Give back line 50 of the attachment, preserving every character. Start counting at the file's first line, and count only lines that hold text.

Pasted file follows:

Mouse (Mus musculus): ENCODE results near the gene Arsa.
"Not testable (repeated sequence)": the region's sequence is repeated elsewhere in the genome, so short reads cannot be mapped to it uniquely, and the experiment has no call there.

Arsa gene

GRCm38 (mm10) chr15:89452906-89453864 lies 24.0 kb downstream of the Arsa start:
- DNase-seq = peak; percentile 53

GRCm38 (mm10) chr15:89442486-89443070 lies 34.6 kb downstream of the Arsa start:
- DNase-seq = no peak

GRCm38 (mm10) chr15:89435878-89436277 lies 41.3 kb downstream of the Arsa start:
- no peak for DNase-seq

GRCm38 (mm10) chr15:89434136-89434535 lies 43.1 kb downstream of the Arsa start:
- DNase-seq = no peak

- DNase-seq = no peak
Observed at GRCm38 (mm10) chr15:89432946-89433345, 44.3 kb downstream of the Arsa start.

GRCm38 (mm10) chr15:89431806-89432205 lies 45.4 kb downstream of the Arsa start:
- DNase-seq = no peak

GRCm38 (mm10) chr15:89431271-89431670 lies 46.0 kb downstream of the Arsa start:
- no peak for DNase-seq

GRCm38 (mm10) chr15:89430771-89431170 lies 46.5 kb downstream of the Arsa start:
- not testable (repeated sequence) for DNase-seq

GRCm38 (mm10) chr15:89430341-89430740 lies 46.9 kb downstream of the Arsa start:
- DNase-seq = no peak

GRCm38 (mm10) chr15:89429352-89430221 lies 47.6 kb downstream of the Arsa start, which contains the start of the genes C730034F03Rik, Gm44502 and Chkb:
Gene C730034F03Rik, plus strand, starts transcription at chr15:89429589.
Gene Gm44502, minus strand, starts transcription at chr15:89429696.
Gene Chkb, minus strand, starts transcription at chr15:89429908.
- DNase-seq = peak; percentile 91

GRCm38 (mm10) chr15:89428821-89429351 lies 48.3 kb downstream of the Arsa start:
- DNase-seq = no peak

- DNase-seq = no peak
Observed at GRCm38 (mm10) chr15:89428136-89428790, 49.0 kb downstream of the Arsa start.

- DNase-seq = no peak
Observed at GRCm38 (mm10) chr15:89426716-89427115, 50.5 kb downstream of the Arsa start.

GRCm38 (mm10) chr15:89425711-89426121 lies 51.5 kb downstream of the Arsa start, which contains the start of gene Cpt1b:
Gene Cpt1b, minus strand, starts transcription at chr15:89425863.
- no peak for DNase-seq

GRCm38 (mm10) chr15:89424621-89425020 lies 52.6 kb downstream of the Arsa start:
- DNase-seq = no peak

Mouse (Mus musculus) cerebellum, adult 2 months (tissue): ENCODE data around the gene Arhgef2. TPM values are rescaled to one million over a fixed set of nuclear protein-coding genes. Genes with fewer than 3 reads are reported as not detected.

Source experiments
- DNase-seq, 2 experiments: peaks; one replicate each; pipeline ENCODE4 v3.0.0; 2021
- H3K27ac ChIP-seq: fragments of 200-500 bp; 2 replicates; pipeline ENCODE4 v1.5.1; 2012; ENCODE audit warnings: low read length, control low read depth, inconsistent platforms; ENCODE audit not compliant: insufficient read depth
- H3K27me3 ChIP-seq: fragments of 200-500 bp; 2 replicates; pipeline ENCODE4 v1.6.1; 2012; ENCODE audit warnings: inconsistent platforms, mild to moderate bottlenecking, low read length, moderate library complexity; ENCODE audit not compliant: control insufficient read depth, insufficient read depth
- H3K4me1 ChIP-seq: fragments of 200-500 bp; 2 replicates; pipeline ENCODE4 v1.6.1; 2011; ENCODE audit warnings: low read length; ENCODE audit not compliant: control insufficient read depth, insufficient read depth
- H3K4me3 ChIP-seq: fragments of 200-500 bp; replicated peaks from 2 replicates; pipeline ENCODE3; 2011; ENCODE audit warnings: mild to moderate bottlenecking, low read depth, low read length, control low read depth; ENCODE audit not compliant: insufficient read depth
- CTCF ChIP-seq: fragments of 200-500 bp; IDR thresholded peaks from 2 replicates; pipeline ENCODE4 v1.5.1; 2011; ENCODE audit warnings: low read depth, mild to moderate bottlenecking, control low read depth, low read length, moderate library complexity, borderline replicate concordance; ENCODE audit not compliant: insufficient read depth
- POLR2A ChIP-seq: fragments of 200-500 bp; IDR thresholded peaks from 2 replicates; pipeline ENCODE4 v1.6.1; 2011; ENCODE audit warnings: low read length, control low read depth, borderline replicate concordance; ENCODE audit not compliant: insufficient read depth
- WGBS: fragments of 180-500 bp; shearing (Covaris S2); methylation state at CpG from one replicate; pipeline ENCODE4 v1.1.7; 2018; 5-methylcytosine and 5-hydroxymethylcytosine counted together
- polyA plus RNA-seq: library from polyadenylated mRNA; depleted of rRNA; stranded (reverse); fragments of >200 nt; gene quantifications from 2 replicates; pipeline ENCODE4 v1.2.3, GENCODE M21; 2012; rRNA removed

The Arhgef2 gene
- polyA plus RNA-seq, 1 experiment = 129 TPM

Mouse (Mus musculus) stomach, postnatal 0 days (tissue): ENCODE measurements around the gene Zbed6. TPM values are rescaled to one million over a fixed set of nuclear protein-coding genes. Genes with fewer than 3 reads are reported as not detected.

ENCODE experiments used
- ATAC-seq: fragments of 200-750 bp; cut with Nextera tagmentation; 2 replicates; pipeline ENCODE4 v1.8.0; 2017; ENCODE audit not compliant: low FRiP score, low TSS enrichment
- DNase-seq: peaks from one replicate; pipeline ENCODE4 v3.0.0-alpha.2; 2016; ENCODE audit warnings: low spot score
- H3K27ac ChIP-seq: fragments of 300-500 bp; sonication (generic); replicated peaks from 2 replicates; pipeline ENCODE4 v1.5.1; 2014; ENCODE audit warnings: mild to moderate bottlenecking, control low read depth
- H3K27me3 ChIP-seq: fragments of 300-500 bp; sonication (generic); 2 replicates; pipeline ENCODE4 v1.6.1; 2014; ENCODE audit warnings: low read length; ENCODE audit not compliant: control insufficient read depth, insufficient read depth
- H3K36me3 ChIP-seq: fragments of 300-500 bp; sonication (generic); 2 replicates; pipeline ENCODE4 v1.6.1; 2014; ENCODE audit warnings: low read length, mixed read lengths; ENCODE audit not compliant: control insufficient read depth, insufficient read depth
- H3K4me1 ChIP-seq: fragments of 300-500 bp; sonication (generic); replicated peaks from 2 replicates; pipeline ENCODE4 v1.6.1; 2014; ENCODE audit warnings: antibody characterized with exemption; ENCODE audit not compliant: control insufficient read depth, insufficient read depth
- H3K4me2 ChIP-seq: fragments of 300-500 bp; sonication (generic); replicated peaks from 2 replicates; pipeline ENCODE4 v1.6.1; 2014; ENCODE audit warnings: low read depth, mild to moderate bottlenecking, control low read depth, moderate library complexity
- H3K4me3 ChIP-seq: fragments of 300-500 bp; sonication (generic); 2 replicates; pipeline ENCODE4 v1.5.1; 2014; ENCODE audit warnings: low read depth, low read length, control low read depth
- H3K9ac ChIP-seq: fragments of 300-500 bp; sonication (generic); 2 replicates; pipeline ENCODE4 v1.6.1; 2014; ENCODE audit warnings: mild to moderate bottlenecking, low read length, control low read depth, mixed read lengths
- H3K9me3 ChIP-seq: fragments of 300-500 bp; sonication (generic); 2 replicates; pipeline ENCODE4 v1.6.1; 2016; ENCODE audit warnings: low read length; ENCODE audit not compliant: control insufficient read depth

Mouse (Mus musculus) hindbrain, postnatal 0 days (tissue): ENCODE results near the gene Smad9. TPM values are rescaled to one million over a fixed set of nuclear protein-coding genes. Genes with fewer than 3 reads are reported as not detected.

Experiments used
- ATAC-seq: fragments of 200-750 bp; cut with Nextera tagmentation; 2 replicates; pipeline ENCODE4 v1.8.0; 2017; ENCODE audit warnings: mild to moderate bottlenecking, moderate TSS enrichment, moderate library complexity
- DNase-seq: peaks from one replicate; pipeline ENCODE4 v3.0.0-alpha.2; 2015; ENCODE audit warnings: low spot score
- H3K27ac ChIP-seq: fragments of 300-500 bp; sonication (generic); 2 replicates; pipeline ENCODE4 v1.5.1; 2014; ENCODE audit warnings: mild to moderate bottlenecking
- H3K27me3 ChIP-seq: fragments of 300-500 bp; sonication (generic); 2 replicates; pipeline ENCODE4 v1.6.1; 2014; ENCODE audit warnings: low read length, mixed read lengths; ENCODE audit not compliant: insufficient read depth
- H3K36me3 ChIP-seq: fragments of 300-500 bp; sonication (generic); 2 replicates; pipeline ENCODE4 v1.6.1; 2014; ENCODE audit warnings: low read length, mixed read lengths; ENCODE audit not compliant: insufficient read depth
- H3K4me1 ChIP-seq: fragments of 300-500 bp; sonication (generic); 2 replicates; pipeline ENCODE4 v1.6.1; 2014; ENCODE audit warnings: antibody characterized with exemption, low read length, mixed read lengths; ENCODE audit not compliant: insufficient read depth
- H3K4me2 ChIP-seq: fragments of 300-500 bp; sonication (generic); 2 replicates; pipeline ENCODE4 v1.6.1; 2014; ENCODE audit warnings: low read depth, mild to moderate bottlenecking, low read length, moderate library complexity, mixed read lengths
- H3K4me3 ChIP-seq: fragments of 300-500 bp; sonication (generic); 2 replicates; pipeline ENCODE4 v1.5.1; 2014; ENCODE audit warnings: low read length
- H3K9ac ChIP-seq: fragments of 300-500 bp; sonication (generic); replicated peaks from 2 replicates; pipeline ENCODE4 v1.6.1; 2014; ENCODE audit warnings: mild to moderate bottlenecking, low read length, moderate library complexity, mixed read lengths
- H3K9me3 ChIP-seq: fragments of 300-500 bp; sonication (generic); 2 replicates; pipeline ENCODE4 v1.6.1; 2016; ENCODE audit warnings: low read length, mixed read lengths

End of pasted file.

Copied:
- polyA plus RNA-seq, 1 experiment = 129 TPM